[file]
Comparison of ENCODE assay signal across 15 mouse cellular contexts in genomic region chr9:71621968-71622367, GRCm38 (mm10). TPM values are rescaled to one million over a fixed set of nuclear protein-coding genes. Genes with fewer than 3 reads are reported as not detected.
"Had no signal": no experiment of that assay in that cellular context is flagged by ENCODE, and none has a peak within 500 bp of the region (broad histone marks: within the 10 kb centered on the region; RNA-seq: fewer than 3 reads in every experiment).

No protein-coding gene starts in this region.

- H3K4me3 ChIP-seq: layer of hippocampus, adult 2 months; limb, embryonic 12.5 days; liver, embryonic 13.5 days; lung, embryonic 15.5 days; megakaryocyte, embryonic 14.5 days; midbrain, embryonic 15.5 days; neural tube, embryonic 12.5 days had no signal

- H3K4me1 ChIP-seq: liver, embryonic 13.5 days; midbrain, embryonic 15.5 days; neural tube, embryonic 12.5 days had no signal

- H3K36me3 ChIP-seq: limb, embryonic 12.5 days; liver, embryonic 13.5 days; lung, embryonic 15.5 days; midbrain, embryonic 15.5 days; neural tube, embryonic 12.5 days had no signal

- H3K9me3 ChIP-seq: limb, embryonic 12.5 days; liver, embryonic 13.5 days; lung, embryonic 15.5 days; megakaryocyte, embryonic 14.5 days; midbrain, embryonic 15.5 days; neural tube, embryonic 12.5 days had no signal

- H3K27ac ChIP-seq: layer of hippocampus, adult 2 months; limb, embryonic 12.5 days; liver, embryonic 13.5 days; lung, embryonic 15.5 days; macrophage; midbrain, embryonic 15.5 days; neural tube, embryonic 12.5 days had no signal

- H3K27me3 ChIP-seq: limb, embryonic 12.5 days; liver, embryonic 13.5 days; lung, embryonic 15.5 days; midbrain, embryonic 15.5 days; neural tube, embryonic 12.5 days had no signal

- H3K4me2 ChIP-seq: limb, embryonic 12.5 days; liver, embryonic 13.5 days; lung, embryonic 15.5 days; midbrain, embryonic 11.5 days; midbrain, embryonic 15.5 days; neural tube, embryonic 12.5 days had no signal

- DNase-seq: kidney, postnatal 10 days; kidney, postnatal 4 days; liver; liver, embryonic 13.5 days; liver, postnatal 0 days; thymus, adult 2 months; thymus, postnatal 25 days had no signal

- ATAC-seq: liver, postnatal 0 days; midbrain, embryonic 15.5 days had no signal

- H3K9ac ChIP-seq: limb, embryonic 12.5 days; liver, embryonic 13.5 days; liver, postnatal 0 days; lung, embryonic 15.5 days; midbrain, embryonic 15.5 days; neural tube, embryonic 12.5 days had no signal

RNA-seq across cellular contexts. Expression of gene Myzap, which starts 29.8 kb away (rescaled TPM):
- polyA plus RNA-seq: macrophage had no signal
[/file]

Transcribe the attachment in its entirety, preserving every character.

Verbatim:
Comparison of ENCODE assay signal across 15 mouse cellular contexts in genomic region chr9:71621968-71622367, GRCm38 (mm10). TPM values are rescaled to one million over a fixed set of nuclear protein-coding genes. Genes with fewer than 3 reads are reported as not detected.
"Had no signal": no experiment of that assay in that cellular context is flagged by ENCODE, and none has a peak within 500 bp of the region (broad histone marks: within the 10 kb centered on the region; RNA-seq: fewer than 3 reads in every experiment).

No protein-coding gene starts in this region.

- H3K4me3 ChIP-seq: layer of hippocampus, adult 2 months; limb, embryonic 12.5 days; liver, embryonic 13.5 days; lung, embryonic 15.5 days; megakaryocyte, embryonic 14.5 days; midbrain, embryonic 15.5 days; neural tube, embryonic 12.5 days had no signal

- H3K4me1 ChIP-seq: liver, embryonic 13.5 days; midbrain, embryonic 15.5 days; neural tube, embryonic 12.5 days had no signal

- H3K36me3 ChIP-seq: limb, embryonic 12.5 days; liver, embryonic 13.5 days; lung, embryonic 15.5 days; midbrain, embryonic 15.5 days; neural tube, embryonic 12.5 days had no signal

- H3K9me3 ChIP-seq: limb, embryonic 12.5 days; liver, embryonic 13.5 days; lung, embryonic 15.5 days; megakaryocyte, embryonic 14.5 days; midbrain, embryonic 15.5 days; neural tube, embryonic 12.5 days had no signal

- H3K27ac ChIP-seq: layer of hippocampus, adult 2 months; limb, embryonic 12.5 days; liver, embryonic 13.5 days; lung, embryonic 15.5 days; macrophage; midbrain, embryonic 15.5 days; neural tube, embryonic 12.5 days had no signal

- H3K27me3 ChIP-seq: limb, embryonic 12.5 days; liver, embryonic 13.5 days; lung, embryonic 15.5 days; midbrain, embryonic 15.5 days; neural tube, embryonic 12.5 days had no signal

- H3K4me2 ChIP-seq: limb, embryonic 12.5 days; liver, embryonic 13.5 days; lung, embryonic 15.5 days; midbrain, embryonic 11.5 days; midbrain, embryonic 15.5 days; neural tube, embryonic 12.5 days had no signal

- DNase-seq: kidney, postnatal 10 days; kidney, postnatal 4 days; liver; liver, embryonic 13.5 days; liver, postnatal 0 days; thymus, adult 2 months; thymus, postnatal 25 days had no signal

- ATAC-seq: liver, postnatal 0 days; midbrain, embryonic 15.5 days had no signal

- H3K9ac ChIP-seq: limb, embryonic 12.5 days; liver, embryonic 13.5 days; liver, postnatal 0 days; lung, embryonic 15.5 days; midbrain, embryonic 15.5 days; neural tube, embryonic 12.5 days had no signal

RNA-seq across cellular contexts. Expression of gene Myzap, which starts 29.8 kb away (rescaled TPM):
- polyA plus RNA-seq: macrophage had no signal